Henry Cline, who was born in 1750, was, when seventeen years old, apprenticed to one of the surgeons of St. Thomas's Hospital, and after a further seventeen years succeeded to his old master's position. He lived for several years in St. Mary Axe, removing about the year 1797 (fn. 5) to No. 2, Lincoln's Inn Fields. His house in St. Mary Axe was taken by his celebrated pupil Astley (afterwards Sir Astley) Cooper. He gradually acquired a very large practice. In 1810 he was appointed an examiner at the College of Surgeons, in 1815 he became master of the College, and in 1816 and 1824 delivered the Hunterian oration. In 1823 he became president of the College. He died in 1827. Although of such eminence in his profession, he did not allow it to monopolise his time, for he was a keen politician and an enthusiastic farmer, spending much time and losing much money in the pursuit of agriculture. (fn. 6)

Condition of repair.

The premises are in good repair.

In the Council's collection are—

Copy of plan of ground floor of No. 2 in 1792, preserved in the Soane Museum (drawing).
* Staircase (measured drawing).
* Chimneypiece, front room, ground floor of No. 1 (photograph).
Door and doorcase in front room, ground floor of No. 1 (photograph).
Door and doorcase in front room, first floor of No. 1 (photograph).
* Portion of chimneypiece, front room, first floor of No. 1 (photograph).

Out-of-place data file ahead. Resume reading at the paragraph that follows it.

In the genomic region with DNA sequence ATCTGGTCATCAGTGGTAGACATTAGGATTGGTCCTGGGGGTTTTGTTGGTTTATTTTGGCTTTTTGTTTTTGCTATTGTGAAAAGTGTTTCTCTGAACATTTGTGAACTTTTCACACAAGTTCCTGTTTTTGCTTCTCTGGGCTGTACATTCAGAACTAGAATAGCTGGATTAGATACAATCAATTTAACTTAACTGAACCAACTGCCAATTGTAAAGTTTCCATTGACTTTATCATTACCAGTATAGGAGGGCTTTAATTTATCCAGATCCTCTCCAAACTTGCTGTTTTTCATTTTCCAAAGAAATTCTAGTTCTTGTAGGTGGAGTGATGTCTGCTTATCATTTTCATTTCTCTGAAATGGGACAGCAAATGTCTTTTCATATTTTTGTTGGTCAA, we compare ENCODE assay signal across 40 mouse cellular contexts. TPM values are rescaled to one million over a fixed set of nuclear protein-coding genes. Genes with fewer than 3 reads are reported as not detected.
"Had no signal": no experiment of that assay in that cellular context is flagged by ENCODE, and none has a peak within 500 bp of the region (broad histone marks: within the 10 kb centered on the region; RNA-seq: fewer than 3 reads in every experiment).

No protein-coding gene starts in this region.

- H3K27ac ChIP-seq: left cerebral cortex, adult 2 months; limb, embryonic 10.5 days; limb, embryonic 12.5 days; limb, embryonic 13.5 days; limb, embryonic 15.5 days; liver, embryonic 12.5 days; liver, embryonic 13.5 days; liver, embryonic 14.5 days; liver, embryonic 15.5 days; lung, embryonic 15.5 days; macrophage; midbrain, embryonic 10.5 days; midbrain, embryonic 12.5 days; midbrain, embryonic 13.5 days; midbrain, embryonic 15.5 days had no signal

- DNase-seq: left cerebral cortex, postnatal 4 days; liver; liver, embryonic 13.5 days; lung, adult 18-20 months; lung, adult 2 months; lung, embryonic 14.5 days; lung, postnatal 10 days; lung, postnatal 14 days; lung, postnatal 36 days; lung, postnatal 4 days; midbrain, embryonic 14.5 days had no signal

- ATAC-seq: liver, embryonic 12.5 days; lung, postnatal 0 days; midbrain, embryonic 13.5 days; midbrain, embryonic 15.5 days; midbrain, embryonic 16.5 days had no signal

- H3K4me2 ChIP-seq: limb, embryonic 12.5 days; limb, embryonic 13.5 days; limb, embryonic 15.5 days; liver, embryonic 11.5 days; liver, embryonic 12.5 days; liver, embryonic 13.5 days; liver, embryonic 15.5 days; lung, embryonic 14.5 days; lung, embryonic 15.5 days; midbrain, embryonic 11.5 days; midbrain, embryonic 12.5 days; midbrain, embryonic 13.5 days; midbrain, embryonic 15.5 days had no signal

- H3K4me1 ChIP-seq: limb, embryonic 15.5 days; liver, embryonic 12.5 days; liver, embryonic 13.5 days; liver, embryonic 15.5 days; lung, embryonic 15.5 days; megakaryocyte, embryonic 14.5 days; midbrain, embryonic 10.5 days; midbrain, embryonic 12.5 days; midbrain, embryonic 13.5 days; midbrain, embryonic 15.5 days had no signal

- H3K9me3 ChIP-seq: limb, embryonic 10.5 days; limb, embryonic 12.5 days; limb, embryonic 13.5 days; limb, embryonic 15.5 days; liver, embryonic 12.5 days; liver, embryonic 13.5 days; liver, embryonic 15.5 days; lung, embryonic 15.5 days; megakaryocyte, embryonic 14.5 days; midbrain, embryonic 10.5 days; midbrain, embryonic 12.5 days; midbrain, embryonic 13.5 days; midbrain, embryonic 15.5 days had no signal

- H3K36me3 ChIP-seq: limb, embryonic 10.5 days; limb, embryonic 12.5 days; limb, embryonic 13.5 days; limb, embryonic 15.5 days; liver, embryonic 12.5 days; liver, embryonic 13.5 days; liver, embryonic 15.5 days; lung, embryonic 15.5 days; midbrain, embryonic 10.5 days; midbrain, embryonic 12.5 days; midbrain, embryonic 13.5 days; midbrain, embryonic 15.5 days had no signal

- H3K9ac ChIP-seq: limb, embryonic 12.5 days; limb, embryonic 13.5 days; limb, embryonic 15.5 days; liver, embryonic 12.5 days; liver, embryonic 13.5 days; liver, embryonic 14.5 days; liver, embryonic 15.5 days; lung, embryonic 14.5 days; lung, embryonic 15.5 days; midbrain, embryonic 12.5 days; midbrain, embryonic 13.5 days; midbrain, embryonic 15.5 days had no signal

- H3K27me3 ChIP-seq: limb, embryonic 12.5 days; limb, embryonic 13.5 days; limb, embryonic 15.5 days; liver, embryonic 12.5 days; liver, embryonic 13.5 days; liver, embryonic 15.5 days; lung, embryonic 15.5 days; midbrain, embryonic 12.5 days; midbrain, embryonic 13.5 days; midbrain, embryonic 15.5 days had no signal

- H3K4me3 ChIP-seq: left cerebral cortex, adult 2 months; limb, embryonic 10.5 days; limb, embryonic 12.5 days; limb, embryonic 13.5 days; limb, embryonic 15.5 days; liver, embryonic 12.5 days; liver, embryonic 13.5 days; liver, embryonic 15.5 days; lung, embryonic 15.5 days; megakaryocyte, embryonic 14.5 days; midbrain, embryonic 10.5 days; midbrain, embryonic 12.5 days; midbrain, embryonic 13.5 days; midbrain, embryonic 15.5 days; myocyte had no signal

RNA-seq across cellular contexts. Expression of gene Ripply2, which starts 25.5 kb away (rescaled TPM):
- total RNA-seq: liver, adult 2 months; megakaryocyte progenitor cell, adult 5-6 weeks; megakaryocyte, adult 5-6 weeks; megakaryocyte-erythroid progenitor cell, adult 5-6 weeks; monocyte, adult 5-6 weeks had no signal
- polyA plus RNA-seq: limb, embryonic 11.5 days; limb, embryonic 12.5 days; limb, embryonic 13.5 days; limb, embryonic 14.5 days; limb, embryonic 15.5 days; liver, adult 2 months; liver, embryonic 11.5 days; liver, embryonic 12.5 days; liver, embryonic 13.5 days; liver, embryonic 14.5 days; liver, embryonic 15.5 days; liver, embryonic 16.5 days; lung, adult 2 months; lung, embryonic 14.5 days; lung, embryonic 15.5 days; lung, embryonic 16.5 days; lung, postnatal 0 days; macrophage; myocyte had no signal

Ornamental plaster ceiling and cornice in front room, first floor of No. 1 (photograph).
* Ornamental plaster ceiling, front room, first floor of No. 2 (photograph).
Marble chimneypiece in front room, first floor of No. 2 (photograph).

No. 7, Lincoln's Inn Fields.
Doors and doorcases on first floor (photograph).
Ornamental plaster ceiling in front room, first floor (photograph).

No. 8, Lincoln's Inn Fields.
Wood chimneypiece on ground floor (photograph).
Ornamental plaster ceiling in front room, first floor (photograph).


  • 1. Close Roll, 1653 (8).
  • 2. See p. 11.
  • 3. Probably owner, not occupier.
  • 4. Bryan's Dictionary of Painters.
  • 5. According to the Dictionary of National Biography the year of the removal was 1796. The first year in which the ratebooks show him at No. 2 is 1798, a date quite consistent with an occupation dating from 1797, but not earlier. Moreover, 1797 was the year in which Astley Cooper took Cline's house in St. Mary Axe (Bettany's Eminent Doctors, p. 206). The date 1797 is, therefore, probably correct.
  • 6. B. B. Cooper's Life of Sir Astley Cooper, II., pp. 337–8.